As it prepares for a September review of the competitiveness of Canada’s wholesale roaming rates, the Canadian Radio-television and Telecommunications Commission (CRTC) has issued a ban on exclusive wireless roaming agreements within the country. The regulator took action to forbid this aspect of the roaming pacts after learning that Rogers Communications—Canada’s largest mobile operator—created agreements containing inequitable clauses that negatively affected start-ups and smaller operators. The CRTC said it found “clear instances of unjust discrimination and undue preference” by Rogers. The regulatory commission claims that the operator is charging new industry entrants higher roaming rates than it charges Canada’s two other large nationwide carriers and U.S. providers. The CRTC is also charging that exclusivity clauses in the Rogers roaming agreements have prevented smaller industry players from negotiating more affordable rates and agreeable conditions with other operators.
The Canadian mobile market is a “tale of two cities” in which smaller regional providers and new entrants have to play by different rules than the big three nationwide operators. The CRTC’s recent ban on exclusivity clauses, as well as the new rules implemented in June specifying that operators need to create roaming deals based on a formula that calculates caps for wholesale roaming rates, are attempts to rectify the unfair conditions that Canada’s secondary operators are facing. As the regulator recognizes, the smaller operators have been at a disadvantage in the country’s mobile market; they have higher operating costs, which ultimately lead to higher prices and poorer roaming coverage for their customers.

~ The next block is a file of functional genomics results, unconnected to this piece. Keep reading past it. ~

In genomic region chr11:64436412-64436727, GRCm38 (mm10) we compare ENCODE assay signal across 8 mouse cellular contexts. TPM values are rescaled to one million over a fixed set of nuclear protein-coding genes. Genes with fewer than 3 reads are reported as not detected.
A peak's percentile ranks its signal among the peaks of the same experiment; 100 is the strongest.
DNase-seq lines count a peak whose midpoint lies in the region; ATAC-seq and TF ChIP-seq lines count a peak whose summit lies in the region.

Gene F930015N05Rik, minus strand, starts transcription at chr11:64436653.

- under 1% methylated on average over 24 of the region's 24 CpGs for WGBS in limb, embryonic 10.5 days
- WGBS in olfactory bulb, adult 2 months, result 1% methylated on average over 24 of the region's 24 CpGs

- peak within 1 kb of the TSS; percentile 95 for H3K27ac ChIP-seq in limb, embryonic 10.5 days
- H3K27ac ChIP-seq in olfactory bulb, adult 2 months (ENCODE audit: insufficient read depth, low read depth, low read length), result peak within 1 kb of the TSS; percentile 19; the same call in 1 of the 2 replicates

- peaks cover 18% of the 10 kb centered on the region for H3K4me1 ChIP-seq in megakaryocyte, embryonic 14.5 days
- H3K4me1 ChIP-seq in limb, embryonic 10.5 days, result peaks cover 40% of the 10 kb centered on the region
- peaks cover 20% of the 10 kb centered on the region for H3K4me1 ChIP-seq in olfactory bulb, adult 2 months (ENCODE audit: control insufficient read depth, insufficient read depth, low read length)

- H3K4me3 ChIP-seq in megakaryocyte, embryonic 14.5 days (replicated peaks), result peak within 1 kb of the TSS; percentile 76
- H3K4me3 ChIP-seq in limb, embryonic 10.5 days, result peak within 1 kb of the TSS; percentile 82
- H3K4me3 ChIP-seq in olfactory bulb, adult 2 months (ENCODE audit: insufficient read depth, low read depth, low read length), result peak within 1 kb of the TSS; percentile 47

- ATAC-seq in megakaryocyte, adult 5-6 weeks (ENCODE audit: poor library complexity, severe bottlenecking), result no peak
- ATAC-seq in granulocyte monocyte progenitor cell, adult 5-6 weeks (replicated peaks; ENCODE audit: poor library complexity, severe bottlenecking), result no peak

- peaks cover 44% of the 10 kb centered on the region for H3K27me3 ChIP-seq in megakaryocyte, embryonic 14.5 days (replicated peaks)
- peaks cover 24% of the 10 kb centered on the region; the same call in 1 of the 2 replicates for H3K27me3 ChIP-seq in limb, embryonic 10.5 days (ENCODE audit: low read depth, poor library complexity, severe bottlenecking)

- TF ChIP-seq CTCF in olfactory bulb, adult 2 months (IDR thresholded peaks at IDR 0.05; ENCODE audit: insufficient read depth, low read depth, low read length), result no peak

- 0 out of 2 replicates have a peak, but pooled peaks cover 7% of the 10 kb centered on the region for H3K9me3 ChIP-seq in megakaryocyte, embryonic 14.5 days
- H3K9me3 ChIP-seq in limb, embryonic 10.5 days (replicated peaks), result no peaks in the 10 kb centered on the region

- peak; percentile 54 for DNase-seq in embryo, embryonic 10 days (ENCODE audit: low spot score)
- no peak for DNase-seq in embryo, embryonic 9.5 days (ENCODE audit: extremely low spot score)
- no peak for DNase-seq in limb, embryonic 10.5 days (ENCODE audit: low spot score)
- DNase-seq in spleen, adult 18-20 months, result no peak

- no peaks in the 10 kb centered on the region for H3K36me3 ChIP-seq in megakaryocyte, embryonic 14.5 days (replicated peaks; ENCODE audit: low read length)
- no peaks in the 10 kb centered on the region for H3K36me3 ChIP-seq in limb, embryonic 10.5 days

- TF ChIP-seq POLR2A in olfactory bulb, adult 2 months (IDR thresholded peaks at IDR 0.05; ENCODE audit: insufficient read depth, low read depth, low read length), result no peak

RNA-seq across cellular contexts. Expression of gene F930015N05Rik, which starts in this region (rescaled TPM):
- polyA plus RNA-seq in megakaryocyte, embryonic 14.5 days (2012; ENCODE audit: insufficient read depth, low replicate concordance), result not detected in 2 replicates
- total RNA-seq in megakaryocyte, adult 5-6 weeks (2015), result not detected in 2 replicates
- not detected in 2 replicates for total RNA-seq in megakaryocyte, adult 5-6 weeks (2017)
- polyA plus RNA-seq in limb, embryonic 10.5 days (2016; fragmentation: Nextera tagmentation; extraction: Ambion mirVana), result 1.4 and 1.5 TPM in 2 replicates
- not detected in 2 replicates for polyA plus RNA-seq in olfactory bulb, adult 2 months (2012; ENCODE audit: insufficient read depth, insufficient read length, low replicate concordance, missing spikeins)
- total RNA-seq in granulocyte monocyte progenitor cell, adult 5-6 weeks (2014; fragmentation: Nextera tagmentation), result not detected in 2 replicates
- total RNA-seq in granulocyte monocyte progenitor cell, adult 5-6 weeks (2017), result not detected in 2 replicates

According to the CRTC chairperson, “Competition in the wireless industry benefits society and the economy by providing innovative communications services at reasonable prices. But that is only the case when true and sustainable competition is at play.” Several years ago, Canada’s government reworked some of the provisions guiding the telecom industry to allow the smaller players to enter the market and enhance competition. It is now evident that these recent actions by the CRTC are necessary to allow regional operators to become more competitive and attain revenue levels that are closer to those of Canada’s dominating MNOs.
The above item appeared in a recent issue of The Tarifica Alert, a weekly resource that analyzes noteworthy developments in the telecoms industry from around the world. To access all of the latest articles and issues: http://www.tarifica.com/TarificaAlert.aspx